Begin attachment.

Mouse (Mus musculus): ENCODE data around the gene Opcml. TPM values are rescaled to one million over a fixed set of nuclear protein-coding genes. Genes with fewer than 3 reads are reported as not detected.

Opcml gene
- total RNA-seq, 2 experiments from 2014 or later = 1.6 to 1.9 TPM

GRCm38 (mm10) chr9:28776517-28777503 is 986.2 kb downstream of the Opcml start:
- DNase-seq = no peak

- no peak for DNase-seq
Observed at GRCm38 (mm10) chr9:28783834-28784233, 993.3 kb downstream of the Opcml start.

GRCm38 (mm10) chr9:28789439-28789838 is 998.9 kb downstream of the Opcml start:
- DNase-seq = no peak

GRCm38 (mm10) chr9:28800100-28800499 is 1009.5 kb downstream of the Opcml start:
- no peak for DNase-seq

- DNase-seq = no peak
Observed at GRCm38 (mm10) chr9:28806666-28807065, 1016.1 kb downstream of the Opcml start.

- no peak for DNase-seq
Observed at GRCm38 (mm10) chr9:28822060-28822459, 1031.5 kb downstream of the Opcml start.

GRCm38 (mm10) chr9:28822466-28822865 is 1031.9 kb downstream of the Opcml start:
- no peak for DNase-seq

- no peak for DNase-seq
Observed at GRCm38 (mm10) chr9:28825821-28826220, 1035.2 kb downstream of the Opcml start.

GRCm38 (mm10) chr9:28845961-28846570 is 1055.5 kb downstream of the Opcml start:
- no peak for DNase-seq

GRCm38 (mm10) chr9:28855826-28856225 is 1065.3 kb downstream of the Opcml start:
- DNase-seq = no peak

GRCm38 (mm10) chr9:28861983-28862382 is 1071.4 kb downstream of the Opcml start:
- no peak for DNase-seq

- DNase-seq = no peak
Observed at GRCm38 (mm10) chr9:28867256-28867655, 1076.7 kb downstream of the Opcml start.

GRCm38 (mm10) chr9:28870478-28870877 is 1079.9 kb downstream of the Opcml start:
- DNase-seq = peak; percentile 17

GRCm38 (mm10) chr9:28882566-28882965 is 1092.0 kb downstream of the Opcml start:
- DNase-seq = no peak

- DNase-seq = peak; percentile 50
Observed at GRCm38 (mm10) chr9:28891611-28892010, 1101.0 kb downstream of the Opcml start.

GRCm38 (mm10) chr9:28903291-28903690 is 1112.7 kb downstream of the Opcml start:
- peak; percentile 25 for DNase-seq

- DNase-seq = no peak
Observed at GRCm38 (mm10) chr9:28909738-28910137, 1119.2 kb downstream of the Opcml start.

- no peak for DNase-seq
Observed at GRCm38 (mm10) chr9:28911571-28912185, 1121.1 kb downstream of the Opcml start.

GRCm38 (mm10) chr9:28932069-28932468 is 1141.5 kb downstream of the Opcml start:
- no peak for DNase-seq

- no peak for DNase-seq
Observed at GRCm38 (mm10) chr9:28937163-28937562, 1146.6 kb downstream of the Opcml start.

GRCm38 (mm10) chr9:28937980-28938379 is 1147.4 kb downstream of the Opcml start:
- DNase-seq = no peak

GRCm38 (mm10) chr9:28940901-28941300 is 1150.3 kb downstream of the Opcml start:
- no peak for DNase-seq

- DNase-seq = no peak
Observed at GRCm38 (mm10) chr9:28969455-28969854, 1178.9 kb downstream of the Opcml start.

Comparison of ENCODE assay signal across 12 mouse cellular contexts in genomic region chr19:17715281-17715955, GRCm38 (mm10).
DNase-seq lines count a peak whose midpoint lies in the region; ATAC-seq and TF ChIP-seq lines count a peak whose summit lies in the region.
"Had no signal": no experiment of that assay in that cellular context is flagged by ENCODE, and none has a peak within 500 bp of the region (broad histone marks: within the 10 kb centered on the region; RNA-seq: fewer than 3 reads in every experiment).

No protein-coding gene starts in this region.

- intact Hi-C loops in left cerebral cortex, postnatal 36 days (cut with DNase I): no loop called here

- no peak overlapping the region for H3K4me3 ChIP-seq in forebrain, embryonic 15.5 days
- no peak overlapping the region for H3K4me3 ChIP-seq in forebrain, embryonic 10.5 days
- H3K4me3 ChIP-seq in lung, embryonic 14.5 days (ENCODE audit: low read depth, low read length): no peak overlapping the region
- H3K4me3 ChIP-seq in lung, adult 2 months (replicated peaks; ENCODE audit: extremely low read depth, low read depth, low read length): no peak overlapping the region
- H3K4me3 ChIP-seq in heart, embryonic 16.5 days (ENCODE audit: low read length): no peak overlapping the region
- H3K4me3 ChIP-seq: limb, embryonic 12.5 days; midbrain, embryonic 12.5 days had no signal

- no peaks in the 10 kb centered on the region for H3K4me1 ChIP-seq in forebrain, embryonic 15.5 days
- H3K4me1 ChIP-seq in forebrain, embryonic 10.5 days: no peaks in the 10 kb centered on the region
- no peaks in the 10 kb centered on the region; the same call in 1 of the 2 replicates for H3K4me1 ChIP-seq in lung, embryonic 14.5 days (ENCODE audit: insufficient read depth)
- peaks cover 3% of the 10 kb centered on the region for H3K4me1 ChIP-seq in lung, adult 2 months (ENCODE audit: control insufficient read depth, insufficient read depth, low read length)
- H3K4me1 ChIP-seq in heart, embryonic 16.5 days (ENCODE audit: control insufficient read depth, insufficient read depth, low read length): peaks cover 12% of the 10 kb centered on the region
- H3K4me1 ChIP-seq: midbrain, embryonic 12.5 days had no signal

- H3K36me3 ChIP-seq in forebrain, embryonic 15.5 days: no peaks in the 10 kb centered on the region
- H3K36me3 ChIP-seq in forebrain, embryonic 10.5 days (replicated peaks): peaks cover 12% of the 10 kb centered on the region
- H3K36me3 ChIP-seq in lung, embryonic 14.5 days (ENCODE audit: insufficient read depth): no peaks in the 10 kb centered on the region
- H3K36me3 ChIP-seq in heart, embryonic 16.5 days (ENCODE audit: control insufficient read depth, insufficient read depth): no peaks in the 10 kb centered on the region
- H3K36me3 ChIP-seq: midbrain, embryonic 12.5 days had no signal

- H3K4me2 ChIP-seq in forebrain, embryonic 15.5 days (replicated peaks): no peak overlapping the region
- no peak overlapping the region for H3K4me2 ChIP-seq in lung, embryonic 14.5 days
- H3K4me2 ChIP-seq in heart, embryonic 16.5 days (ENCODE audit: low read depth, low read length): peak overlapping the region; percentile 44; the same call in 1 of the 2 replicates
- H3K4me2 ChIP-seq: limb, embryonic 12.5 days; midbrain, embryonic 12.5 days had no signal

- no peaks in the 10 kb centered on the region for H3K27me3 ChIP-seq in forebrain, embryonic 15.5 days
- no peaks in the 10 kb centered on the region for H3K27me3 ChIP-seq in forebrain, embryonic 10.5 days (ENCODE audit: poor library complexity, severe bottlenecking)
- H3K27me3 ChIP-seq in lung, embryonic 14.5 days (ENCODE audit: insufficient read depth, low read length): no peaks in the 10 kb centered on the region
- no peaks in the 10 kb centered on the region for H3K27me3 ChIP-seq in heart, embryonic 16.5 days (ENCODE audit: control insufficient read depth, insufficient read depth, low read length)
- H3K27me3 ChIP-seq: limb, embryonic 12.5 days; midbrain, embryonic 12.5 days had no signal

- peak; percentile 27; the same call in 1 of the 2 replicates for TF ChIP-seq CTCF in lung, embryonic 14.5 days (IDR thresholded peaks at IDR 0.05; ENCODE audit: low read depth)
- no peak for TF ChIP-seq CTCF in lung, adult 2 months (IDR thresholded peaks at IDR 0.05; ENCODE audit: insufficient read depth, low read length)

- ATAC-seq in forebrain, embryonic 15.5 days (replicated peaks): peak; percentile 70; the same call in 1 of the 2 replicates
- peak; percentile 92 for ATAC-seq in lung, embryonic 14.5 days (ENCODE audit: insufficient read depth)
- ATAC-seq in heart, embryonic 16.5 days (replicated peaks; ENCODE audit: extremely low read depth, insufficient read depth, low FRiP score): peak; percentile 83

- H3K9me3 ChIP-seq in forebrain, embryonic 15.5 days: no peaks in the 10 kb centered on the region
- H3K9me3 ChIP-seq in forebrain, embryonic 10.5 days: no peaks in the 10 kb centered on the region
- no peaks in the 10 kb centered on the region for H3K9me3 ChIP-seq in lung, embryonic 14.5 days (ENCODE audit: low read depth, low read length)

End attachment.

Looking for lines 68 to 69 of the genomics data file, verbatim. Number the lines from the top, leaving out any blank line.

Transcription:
- H3K36me3 ChIP-seq in forebrain, embryonic 10.5 days (replicated peaks): peaks cover 12% of the 10 kb centered on the region
- H3K36me3 ChIP-seq in lung, embryonic 14.5 days (ENCODE audit: insufficient read depth): no peaks in the 10 kb centered on the region